The Benefits Of Worrying by Dan Solin
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I’m a worrier. I’m also an introvert. I always thought this was a bad combination. As an introvert, I process information more slowly than extroverts, and I know why. There’s evidence that introverts are actively engaged in comparing “old and new experiences when making a decision, which slows the processing down but leads to carefully thought-out decisions.” Basically, we have a lot going on in our heads at all times.
I even worry about worrying so much.
Here’s something else I worry about: Whether advisors similar to me are at an advantage or disadvantage in converting prospects into clients.
I used to believe that the trait that explained the success of some high-achieving clients was a laser-like focus. I have plenty of anecdotal evidence to support this view. These advisors are “no-nonsense.” They’re like soldiers on a mission. Nothing distracts them. They don’t engage in gossip or office politics. They don’t let their personalities get in the way of their objective.
Contrast this personality style with advisors who share my worrying and introversion traits. We can’t be 100% focused on our objective because our heads are exploding with thoughts and concerns.
As my interaction with advisors expanded, I noticed something that surprised me. A number of advisors I coached who fit my personality profile were also high achievers. I previously thought these advisors were at a distinct disadvantage, but clearly I was wrong.
Not all worrying is bad
I did some research in an effort to explain the reason for their success. Here’s what I found:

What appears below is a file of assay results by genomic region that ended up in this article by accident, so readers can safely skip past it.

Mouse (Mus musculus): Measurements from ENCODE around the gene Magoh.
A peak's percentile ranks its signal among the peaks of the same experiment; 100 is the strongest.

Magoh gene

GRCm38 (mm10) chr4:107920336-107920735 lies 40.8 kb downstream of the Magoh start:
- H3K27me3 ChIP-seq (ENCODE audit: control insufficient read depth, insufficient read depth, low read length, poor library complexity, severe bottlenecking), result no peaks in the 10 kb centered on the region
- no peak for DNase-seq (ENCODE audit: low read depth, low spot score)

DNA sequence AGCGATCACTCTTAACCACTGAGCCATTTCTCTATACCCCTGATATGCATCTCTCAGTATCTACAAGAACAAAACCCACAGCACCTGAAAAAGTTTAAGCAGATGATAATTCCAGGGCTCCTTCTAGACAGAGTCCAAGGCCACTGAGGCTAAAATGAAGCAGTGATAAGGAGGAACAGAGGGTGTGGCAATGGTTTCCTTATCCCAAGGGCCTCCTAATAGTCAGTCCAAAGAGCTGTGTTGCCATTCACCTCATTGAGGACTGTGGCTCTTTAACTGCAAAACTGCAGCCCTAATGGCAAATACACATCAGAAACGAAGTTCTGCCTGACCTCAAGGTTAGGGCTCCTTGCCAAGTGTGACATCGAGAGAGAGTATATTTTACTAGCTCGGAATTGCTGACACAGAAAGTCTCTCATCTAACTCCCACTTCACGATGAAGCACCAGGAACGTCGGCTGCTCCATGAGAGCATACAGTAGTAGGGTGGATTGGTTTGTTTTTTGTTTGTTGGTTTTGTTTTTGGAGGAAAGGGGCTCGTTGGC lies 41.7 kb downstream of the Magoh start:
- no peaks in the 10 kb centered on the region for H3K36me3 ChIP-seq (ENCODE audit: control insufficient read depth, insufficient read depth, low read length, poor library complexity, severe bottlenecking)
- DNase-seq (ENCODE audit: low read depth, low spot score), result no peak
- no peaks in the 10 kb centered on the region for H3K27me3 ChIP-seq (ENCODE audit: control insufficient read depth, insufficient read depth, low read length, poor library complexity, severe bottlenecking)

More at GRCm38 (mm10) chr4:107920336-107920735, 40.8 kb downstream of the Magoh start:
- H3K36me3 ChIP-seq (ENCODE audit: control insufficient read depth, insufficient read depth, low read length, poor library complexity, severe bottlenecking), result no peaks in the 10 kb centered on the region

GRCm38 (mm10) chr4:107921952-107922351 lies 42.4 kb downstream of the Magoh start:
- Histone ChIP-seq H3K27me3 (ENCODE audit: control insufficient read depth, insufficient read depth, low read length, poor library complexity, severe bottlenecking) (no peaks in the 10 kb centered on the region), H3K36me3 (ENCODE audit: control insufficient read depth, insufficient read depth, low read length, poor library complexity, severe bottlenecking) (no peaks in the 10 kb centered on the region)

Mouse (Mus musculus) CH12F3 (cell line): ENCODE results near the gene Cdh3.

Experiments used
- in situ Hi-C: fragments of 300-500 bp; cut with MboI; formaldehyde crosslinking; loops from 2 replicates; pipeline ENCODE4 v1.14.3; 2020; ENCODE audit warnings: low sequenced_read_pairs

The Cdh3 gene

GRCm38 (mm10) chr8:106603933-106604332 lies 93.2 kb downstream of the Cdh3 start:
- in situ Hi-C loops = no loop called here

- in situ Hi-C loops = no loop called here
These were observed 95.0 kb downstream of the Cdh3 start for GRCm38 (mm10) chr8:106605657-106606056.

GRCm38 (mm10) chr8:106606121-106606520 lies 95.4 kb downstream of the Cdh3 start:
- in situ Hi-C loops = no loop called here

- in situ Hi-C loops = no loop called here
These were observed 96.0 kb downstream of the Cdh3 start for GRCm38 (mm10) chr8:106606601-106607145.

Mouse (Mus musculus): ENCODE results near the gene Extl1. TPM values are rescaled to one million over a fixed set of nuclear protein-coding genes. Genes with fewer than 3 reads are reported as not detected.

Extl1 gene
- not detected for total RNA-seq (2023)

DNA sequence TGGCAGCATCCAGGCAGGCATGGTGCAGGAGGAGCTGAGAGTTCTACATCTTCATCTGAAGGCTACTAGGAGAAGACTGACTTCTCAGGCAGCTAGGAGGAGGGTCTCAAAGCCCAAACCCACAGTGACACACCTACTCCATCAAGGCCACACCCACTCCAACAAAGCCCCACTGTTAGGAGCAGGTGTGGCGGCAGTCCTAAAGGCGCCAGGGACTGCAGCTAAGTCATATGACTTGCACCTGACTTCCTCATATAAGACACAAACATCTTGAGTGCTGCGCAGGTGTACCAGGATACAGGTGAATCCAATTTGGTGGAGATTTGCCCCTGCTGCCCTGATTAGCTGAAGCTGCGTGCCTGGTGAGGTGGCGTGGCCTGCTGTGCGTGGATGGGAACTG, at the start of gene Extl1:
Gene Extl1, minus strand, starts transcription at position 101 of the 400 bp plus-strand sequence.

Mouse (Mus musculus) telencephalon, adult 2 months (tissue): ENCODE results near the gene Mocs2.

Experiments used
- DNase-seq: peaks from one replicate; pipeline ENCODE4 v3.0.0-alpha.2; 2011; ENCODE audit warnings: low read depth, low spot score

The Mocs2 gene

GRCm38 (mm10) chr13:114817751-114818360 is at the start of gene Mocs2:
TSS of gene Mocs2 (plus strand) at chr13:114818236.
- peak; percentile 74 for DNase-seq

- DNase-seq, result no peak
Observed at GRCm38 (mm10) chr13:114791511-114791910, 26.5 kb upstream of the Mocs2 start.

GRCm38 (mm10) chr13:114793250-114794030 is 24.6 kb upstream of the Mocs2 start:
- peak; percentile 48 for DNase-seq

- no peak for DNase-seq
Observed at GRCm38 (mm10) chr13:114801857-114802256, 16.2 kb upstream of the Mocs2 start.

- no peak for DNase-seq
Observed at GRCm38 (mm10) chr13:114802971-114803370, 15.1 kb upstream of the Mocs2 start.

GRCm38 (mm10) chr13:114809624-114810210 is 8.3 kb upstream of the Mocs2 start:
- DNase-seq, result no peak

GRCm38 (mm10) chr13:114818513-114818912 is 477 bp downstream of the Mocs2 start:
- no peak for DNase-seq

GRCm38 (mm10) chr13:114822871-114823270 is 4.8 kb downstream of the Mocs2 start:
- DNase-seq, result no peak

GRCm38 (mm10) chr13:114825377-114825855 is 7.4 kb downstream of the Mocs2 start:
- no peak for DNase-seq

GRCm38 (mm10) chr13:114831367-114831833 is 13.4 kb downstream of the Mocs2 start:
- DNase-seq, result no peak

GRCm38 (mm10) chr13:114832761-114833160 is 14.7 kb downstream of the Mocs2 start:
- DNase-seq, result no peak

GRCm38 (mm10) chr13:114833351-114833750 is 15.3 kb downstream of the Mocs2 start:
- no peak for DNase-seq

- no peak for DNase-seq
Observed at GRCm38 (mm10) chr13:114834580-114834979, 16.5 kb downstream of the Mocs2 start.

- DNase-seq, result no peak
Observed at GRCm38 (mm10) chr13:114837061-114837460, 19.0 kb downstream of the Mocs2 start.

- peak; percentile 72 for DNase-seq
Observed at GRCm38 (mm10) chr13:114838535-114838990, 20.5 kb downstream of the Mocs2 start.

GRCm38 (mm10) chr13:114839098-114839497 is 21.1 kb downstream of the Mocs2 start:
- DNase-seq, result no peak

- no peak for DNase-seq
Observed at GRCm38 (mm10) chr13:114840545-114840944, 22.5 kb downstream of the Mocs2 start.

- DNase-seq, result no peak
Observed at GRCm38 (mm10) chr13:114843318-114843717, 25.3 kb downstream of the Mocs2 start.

There are a number of studies (summarized here) demonstrating that (with qualifications discussed below) those who worry a lot have higher intelligence than those who don’t. The lead author of one study, Jeremy Coplan, described the evolutionary link between worry and intelligence, “In essence, worry may make people ‘take no chances,’ and such people may have higher survival rates. Thus, like intelligence, worry may confer a benefit upon the species.”
A more recent study had even better news for worriers. It found a link between overthinking worriers and enhanced creativity. According to Dr. Adam Perkins, one of the authors of the study, there may be a relationship between a highly active imagination and problem-solving, “Cheerful, happy-go-lucky people by definition do not brood about problems and so must be at a disadvantage when problem-solving compared to a more neurotic person.”
Not all worrying is good
Not all worrying is positive. There’s evidence excessive worrying (like constantly reliving episodes of embarrassing social interactions) is correlated with lower intelligence. Apparently, more intelligent worriers are better “at processing the non-verbal signals from individuals they interact with in the moment, leading to a decreased need to re-process past social encounters.”
The importance of being self-aware…and aware
Whether you are a worrier or a non-worrier, an introvert or an extravert, here’s a critical takeaway: Being aware of your personality type and recognizing the personality of your prospect is very helpful if you want to maximize the possibility of converting that prospect into a client.
It has a collateral benefit. You’ll find – as I have – that understanding yourself better makes you calmer and more centered, rather than always questioning your behavior.
Dan Solin is a New York Times best-selling author of the Smartest series of books. His latest book is The Smartest Sales Book You’ll Ever Read. His sales coaching practice has expanded to include advisory and non-advisory firms in the United States and Canada and includes individual and group coaching via video platforms. Dan is no longer affiliated with any advisory firm.
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